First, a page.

Every year at this time we are bombarded by stories of new life and new beginnings. For many of us, excited by the coming of a new year, these stories inspire us to resolve to make changes in our lives and careers. We may have resolved to find a new career/job, to add to our leadership toolbox, or become healthier.
Now it’s January, and we go back to work and our workaday routines. The cold reality of January has set in. The obstacles to our intentions loom a little larger. The lightness in our hearts when we made those resolutions feels as remote as the holidays. Why is that?
There is a side of personal transformation that is less talked about. It’s the dark underside of the story, namely that the change happened because something in their life was not working. In other words, they were failing. Most people hate change, and it was only when the discomfort of failure became so acute that they took action.
They took a clear-eyed look at their lives, acknowledged failure, and moved forward. In all likelihood, it didn’t happen all at once. Although movies and books don’t depict this, confronting feelings of failure was probably repeated several times each day, maybe even more. Feelings of failure are persistent buggers - most of us don’t just stare them down once and they never come back. Letting go of feelings of failure is a long process.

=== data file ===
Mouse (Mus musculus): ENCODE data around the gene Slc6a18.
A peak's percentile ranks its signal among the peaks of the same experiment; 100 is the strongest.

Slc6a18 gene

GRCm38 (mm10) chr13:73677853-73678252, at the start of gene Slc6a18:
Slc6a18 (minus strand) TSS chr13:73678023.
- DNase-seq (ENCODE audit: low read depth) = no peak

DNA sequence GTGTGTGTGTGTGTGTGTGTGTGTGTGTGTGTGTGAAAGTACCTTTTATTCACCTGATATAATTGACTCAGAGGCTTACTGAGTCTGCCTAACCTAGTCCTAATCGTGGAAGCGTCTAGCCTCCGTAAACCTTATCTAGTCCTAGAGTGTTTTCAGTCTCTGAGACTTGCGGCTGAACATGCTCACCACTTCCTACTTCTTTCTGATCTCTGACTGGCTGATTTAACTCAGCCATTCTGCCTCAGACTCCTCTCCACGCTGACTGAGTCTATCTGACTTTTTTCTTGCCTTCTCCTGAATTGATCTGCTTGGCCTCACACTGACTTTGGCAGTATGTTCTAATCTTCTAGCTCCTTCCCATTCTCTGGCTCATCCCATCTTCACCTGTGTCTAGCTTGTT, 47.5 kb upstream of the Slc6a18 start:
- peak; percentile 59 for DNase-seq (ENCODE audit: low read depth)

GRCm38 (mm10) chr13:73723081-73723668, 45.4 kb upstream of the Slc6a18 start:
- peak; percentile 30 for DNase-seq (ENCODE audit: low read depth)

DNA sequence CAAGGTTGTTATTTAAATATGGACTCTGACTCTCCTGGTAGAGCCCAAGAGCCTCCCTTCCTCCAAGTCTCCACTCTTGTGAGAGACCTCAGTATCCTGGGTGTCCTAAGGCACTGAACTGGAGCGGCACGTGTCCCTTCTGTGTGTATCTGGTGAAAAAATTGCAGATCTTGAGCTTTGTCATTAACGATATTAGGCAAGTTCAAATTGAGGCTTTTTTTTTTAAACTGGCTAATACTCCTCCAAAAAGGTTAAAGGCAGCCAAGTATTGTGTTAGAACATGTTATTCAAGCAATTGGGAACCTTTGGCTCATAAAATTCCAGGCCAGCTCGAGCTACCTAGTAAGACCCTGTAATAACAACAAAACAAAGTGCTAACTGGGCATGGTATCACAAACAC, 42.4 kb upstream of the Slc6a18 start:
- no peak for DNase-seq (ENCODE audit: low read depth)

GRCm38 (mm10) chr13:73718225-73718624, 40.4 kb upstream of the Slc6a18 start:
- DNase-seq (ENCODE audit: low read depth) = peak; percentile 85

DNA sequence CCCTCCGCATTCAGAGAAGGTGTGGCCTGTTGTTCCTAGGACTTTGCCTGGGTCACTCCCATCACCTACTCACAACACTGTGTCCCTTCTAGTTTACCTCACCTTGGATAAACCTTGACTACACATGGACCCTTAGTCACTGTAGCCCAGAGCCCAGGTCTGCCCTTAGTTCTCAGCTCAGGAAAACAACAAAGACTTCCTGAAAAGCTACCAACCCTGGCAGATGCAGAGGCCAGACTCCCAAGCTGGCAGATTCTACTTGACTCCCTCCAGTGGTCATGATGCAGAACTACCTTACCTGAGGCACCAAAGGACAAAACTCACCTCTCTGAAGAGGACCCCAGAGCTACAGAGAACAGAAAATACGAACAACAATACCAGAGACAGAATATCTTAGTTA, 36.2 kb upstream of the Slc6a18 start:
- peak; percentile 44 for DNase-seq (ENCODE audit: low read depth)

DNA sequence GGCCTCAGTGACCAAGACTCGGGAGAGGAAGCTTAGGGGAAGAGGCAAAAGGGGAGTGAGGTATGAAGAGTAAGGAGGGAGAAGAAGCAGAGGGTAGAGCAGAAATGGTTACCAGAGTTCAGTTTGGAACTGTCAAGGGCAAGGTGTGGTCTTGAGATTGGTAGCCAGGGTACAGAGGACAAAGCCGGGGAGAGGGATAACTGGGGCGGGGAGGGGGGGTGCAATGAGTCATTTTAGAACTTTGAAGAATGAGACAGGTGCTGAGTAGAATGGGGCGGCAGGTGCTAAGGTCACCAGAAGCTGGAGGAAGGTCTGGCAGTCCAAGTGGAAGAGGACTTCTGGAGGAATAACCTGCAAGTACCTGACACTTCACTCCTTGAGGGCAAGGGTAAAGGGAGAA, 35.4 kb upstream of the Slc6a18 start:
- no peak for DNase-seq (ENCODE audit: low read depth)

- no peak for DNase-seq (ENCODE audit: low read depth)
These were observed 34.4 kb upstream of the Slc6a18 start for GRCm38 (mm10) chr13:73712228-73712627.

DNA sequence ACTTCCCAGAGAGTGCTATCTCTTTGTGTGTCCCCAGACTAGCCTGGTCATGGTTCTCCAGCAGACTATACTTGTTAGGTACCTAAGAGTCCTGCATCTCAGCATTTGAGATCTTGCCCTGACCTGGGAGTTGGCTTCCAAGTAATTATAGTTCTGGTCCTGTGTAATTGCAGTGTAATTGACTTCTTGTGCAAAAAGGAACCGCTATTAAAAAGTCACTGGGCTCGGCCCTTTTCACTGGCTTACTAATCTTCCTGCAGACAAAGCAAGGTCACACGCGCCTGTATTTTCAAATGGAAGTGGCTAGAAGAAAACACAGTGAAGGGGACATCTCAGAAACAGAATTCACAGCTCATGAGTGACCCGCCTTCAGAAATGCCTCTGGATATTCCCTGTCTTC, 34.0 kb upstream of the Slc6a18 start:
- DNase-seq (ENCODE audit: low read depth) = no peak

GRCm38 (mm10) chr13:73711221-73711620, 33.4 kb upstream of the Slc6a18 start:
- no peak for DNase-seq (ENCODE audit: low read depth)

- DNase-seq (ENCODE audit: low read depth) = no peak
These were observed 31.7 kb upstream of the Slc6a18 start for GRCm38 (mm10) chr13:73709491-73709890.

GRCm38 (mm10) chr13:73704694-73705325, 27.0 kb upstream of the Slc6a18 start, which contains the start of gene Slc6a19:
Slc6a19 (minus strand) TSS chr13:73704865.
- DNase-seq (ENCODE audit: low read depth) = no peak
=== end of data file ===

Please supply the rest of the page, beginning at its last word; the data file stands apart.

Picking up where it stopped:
One new year, I resolved to change jobs. Yet as the month of January ended, I was faced with the realization that I hadn’t even updated my resume. As I thought about it, I realized that I was ashamed to admit to myself that I had made a mistake in taking my current job. It took several more months for me to accept that failure to the point where I could move on and act to get a better job.
What did I do differently the next time I decided to make a change?
1. Recognize that feelings of failure and shame are natural and that I was going to have them.
2. Anticipate them and develop strategies for what I was going to tell myself when they make an appearance. I developed several things that I would tell myself to neutralize those feelings.
3. Enlist support. A friend or coach to talk to about the process was invaluable. Getting someone else involved helped me to be more accountable and gave me an opportunity to talk out the effectiveness of my strategies. The discussions helped me to make my self-talk more effective.
The year is young and full of possibilities. I wish you the best in realizing your intentions in 2018.
QUESTION: What do you do when nagging feelings of failure are in your way?
Leadership/Career Coach Kris Ishibashi is a certified Hogan provider. She works with professionals to transform themselves into the leaders that they want to be. Click here to set up a complimentary consultation.